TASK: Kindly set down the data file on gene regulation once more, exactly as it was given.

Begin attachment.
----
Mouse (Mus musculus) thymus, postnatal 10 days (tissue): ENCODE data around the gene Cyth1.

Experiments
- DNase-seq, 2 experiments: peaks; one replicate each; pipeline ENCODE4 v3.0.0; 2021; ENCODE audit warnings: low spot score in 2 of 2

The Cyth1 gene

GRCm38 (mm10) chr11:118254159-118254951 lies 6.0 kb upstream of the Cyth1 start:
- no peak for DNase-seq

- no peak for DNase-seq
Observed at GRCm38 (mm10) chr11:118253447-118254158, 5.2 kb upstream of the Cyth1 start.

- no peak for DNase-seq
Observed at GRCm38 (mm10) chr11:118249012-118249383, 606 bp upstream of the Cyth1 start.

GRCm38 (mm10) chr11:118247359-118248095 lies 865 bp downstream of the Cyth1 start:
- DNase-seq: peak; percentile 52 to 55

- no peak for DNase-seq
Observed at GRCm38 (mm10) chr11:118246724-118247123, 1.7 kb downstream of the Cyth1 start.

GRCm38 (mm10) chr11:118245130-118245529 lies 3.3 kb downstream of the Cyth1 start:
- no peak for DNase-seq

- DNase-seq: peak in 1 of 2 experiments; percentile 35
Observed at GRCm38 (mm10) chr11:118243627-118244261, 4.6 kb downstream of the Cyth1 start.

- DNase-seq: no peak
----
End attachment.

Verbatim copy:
Mouse (Mus musculus) thymus, postnatal 10 days (tissue): ENCODE data around the gene Cyth1.

Experiments
- DNase-seq, 2 experiments: peaks; one replicate each; pipeline ENCODE4 v3.0.0; 2021; ENCODE audit warnings: low spot score in 2 of 2

The Cyth1 gene

GRCm38 (mm10) chr11:118254159-118254951 lies 6.0 kb upstream of the Cyth1 start:
- no peak for DNase-seq

- no peak for DNase-seq
Observed at GRCm38 (mm10) chr11:118253447-118254158, 5.2 kb upstream of the Cyth1 start.

- no peak for DNase-seq
Observed at GRCm38 (mm10) chr11:118249012-118249383, 606 bp upstream of the Cyth1 start.

GRCm38 (mm10) chr11:118247359-118248095 lies 865 bp downstream of the Cyth1 start:
- DNase-seq: peak; percentile 52 to 55

- no peak for DNase-seq
Observed at GRCm38 (mm10) chr11:118246724-118247123, 1.7 kb downstream of the Cyth1 start.

GRCm38 (mm10) chr11:118245130-118245529 lies 3.3 kb downstream of the Cyth1 start:
- no peak for DNase-seq

- DNase-seq: peak in 1 of 2 experiments; percentile 35
Observed at GRCm38 (mm10) chr11:118243627-118244261, 4.6 kb downstream of the Cyth1 start.

- DNase-seq: no peak